The main proposals of the Department of Business, Energy and Industrial Strategy (BEIS) consultation on “Corporate transparency and register reform” focus on “Knowing who is setting up, managing and controlling corporate entities” as well as improving the quality of the data held on the Companies Register and protecting it from abuse. It is proposals on verifying the identities of directors and ‘persons with significant control’ (PSCs) that are likely to be of most practical concern to companies.
Although the first question of the consultation asks whether or not “Companies House should have the ability to check the identity of individuals on the register?”, given recent security trends and the advantages listed in the document, it seems highly likely that this will happen. However, BEIS does recognise that this will slow down the registrations process: as all providers of professional services know, verifying identities of individuals at the start of the client relationship can be time-consuming.
The consultation envisages verifying the identities of all individual directors, PSCs and people connected with the company who file information about it (ie agents). Of course, agents and advisers who help companies with their registration and filings should already have verified the identity of relevant directors as part of their client take-on procedures as required by the Money Laundering Regulations. Therefore, Companies House only proposes to check identities where companies are registered direct with Companies House. However, it will also want more details about third party agents (eg their AML supervisory body and AML registration number) to be able to check up on their due diligence procedures. It may also require agents to notify Companies House of potential “anomalies” in its register.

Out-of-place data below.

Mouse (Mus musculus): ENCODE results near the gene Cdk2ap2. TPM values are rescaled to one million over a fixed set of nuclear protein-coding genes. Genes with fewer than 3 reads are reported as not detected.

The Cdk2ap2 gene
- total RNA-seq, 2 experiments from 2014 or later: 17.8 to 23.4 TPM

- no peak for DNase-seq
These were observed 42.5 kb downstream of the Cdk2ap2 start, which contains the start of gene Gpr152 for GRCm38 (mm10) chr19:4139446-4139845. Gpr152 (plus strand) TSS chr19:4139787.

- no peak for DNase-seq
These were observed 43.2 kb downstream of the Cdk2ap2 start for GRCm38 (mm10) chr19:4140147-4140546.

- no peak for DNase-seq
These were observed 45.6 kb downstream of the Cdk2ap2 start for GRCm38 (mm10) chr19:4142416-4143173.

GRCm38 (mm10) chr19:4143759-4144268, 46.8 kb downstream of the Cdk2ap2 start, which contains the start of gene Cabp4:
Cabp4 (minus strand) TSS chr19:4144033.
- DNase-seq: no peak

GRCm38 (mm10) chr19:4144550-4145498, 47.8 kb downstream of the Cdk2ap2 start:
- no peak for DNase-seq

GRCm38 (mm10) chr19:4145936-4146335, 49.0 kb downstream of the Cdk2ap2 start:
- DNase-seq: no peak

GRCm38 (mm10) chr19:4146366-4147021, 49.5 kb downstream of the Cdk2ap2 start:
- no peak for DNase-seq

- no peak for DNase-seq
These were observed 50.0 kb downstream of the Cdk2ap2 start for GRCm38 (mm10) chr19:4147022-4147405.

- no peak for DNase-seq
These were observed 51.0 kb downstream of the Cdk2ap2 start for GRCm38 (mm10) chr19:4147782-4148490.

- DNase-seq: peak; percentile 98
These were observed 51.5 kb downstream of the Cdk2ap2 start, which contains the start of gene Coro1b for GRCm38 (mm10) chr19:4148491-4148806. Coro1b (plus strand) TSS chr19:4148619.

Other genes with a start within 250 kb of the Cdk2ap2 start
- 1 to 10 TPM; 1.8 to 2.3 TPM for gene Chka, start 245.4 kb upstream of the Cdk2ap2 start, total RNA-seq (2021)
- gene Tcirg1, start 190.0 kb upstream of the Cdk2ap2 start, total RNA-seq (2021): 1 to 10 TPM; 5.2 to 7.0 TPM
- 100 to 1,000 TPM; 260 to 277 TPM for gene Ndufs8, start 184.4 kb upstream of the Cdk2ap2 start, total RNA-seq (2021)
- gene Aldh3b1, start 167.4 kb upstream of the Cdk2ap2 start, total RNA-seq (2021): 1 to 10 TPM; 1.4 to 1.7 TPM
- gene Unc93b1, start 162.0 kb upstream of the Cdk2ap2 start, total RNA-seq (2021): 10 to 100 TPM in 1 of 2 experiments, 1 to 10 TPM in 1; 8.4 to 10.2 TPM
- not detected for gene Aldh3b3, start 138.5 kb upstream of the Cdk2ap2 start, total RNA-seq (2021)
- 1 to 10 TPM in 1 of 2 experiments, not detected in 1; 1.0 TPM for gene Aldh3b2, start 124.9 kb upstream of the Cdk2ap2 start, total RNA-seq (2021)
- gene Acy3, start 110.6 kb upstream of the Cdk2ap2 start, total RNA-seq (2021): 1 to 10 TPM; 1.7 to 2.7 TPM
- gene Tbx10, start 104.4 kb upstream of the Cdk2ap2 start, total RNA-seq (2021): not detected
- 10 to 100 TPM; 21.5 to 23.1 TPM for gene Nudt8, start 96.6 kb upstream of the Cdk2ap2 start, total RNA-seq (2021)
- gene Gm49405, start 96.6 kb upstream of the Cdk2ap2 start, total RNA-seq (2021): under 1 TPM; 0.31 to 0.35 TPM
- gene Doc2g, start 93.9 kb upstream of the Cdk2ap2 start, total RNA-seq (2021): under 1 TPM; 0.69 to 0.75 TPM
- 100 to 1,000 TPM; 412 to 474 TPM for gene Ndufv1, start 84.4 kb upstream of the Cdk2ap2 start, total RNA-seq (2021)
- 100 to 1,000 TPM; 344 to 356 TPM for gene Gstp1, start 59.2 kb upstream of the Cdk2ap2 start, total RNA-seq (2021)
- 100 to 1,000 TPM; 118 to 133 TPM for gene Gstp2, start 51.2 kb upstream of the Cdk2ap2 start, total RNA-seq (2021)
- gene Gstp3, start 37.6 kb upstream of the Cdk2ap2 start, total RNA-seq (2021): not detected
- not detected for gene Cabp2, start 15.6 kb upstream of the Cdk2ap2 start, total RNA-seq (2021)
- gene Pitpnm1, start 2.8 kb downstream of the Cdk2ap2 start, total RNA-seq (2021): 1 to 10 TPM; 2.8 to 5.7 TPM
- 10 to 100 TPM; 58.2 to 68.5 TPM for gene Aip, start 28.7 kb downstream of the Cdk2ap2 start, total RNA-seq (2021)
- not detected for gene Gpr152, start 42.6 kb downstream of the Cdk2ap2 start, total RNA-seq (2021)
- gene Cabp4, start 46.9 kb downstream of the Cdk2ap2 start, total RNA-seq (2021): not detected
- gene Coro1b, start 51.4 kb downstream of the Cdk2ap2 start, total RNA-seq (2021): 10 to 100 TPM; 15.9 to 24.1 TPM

While it is clear that identity verification would apply at the registration of a new company or the appointment of a new director, the consultation asks whether similar rules should be applied to existing directors (6.7m individuals). Clearly, a level playing field would be the fairest approach but it would place new administrative burdens on every UK registered company for at least the first Companies House return after the reforms are introduced.
Where Companies House does the identity check, it will be done through online cross-referencing to known data sources such as the electoral roll, Land Registry and credit reference agencies (although Companies House will have to share directors’ address data with these data providers to complete such checks).
The document suggests that until an individual’s identity has be verified, an appointment as a director will not be valid. For PSCs, BEIS recognises that verifying their identity could prove to be a significant burden for the company and its directors so its initial proposal is to apply a duty on the PSC to prove their own identity to Companies House when they pass the control test or (potentially) face a criminal sanction for failing to do so. Similarly, for third parties submitting details for companies, the consultations suggests giving Companies House the power to refuse a registration where the agent’s identity is not verified. It also suggest that it be given the power to query data and ask for evidence before placing entries on the register.
Further reforms for transparency
For transparency reasons, the consultation suggests identifying and reporting the number of directorships held by each individual. It also asks whether there should be formal limits on the number of directorships any one person can hold!
The consultation suggests that records of shareholders for each company should be collected covering all shareholders for non-listed companies and all shareholder holding 5% or more of a listed company. Going further, it questions whether verifying the identities of shareholders could be beneficial.
For the companies themselves it suggests imposing minimum tagging standards for company accounts submitted and limiting the number of times that a company can shorten its accounting reference date. There is a suggestion that the records of dissolved companies stay on the register for 20 years after dissolution. For continuing companies, the consultations questions whether collecting bank account details would add transparency and if companies should provide evidence that they are entitled to use their registered office address.
While it may be some time before these proposed reforms are implemented, it is already clear that there will be a higher level of corporate transparency in future: but this will come at the cost of additional administrative burdens for companies and their agents.
For help and advice on any company secretarial issue, please contact Mike Hutchinson.
Read the full consultation Corporate transparency and register reform.
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